Sunday, July 30, 2006


In the third chapter of Eicha, or Lamentaions, Yirmiyahu turns his cries from a "how and why are You doing this to the land" to "how and why are You doing this to me?" The first half of the chapter, he despairs that God has turned from him. Not only that, but God has turned His back on Yirmiyahu, He doesn't WANT to hear Yirmiyahu's pleas.

And then, in the second half of the chapter, Yirmiyahu does a complete about-face and says that only his belief in Hashem can lift him from the severe depression. Regardless of whether Hashem wants to hear it, Yirmiyahu will continue to pray, and continue to believe.

I've been living in Israel now for 9 years. In that time, I divorced my husband of 9 years. I was a single mother for 5 years. During that time I lost my job and for the past 6 years have been trying to deal with the fact that I am surrounded by people who would sooner shoot me than learn to live as my neighbor.

With all that going on in my life, there were plenty of times when I was at the bottom. I despaired of ever being able to have ONE month where I could pay all my bills, buy groceries and give the girls their allowance. I wasn't even praying to have something to carry on into the next month. There were times when I was thisclose to selling everything I owned, give up the joint custody of my daughters and move back to the US. I would be in tears, crying into my pillow, praying to God to help me.

And every time I got to that point, something happened. A freelance job would give my bank account a boost. The tzedakah organization on the Yishuv would drop two cases of assorted groceries on my doorstep. I met my second husband. And the important thing is... I recognized from whence it came.

There's really nothing I can do about the political situation though. The Intifada that started up again and now the war again in Lebanon.

There are those who have said that the first and second Intifada was brought by God when the people of Israel would start turning on one another. He would bring around a common enemy and the Jews would join together. Unfortunately for us, the Achdut (solidarity) never lasts long.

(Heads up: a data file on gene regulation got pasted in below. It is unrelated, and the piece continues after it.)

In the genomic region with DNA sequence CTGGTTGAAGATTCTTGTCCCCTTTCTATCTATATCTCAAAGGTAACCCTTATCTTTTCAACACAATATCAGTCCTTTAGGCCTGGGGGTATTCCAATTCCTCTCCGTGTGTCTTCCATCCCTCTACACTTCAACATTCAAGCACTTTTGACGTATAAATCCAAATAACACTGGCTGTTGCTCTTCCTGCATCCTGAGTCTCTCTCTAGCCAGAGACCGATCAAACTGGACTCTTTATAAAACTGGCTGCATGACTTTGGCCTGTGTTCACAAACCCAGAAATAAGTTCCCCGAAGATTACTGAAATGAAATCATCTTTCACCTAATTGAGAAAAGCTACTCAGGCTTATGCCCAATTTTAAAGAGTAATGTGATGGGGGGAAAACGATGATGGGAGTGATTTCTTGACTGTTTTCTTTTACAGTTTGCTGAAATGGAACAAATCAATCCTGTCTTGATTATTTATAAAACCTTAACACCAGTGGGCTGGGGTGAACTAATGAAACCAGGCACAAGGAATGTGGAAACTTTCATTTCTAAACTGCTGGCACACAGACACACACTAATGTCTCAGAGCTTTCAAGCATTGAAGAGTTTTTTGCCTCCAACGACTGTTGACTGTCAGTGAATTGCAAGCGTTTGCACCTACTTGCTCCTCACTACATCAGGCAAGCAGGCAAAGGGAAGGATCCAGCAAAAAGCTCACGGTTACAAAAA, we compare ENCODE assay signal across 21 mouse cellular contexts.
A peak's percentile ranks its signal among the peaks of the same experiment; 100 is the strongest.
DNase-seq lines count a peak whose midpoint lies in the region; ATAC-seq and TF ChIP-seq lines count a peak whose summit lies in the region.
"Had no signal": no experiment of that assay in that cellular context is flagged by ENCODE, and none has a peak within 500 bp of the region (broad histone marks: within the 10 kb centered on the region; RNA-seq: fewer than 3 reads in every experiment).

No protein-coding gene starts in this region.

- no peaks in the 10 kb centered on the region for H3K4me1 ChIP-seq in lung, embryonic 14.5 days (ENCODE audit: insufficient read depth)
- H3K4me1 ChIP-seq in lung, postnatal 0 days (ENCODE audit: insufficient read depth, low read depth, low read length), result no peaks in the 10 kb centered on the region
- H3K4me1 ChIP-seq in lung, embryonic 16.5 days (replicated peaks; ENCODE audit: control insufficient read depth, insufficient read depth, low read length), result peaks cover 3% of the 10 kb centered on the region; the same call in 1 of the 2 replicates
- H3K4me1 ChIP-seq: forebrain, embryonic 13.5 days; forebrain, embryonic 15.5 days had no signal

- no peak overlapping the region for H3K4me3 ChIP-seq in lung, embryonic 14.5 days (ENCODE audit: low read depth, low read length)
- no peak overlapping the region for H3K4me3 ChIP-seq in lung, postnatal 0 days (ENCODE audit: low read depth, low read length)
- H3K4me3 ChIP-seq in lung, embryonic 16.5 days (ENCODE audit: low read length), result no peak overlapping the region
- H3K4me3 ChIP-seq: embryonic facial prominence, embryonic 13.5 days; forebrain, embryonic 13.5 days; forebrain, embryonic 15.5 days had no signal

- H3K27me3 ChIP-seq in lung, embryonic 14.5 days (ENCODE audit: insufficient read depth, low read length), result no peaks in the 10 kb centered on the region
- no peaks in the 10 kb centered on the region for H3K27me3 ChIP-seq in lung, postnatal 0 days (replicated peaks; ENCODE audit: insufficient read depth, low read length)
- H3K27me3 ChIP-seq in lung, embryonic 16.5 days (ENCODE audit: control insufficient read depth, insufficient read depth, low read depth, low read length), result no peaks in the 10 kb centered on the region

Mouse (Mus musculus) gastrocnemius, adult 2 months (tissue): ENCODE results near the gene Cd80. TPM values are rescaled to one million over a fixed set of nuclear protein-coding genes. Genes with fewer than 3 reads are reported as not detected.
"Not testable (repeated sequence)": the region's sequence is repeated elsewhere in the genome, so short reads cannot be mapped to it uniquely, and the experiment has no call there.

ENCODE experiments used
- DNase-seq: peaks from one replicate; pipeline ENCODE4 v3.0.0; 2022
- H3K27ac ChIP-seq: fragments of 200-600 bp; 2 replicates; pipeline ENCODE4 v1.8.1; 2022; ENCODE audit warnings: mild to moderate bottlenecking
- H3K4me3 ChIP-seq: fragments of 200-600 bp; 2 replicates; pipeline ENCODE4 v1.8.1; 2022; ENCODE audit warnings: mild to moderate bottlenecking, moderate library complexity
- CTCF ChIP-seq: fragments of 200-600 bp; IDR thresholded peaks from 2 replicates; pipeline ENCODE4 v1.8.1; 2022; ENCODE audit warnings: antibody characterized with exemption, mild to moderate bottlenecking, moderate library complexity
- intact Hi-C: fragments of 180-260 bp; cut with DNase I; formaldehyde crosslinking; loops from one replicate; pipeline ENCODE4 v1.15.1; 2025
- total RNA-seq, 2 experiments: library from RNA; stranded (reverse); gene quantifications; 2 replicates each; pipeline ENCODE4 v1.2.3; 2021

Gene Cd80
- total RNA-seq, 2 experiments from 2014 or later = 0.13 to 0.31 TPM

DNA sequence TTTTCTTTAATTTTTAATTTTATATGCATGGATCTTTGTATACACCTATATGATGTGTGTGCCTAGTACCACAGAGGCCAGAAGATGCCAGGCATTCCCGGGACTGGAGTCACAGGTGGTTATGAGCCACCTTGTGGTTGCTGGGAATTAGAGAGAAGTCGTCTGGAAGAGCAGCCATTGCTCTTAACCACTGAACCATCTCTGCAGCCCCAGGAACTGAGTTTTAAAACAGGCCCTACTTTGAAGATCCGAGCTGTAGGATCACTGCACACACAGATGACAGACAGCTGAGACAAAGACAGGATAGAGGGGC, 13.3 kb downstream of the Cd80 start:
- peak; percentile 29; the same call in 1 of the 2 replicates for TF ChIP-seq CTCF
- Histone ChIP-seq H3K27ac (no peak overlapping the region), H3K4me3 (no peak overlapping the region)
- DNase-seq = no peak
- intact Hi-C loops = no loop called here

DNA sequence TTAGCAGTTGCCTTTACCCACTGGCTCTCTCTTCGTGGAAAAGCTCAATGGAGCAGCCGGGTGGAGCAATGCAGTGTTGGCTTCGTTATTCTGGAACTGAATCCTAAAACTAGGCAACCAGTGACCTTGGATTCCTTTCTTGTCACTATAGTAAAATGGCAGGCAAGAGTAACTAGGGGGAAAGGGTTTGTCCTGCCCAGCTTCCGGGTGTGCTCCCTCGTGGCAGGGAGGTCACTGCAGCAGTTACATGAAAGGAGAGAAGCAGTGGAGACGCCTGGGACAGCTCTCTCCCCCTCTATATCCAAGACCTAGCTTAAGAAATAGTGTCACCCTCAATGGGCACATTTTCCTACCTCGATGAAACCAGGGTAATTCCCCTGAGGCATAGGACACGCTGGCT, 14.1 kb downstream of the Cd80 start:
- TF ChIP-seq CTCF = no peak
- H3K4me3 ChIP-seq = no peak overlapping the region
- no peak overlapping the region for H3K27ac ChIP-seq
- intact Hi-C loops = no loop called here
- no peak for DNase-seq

As for the war... there's another issue at stake. It's a need to return, or maybe turn, to God. Anyone who reads the TaNaCH (5 Books of Moses, the Prophets and the 'Writings') and believes in it can clearly learn that there is a direct correlation between the Land of Israel, the People of Israel and the Word of God. One follows the Word of God, one cares for the Land of Israel and God will take care of the People. Don't follow the Word of God, or don't care for the Land of Israel and God will punish the people.

So God has brought this war as a lesson to His people. And what is that lesson? Well. It's different for everyone. And it's up to each person to discover what it is. And it happens in baby steps.

We have a number of Chiloni (secular) friends living in Tel Aviv. Two of them have been living inIsrael all their lives and have never gone over the Green Line. In the last month, one has come to our house twice and another once. Another Chiloni person whose blog I read (and he reads mine) read in my blog last week that a Tehillim rally was scheduled in Jerusalem. He got himself a Tehillim and went. And has been saying Tehillim every day ever since.

I'm not a religious nut, I don't consider myself particularly learned. I don't spend my days reading about Bible codes and The Matrix in every TV show I watch. I wasn't even particularly spiritual when I first made Aliyah.

But I can't live where I live and not see the miracles. I can't see what I've seen without seeing the Hand of God in it all.

Keeping Busy

Our Yishuv has an Ulpana (girl's high school, traditionally a boarding school) which of course is closed for the summer. Last week families from the north came and moved in.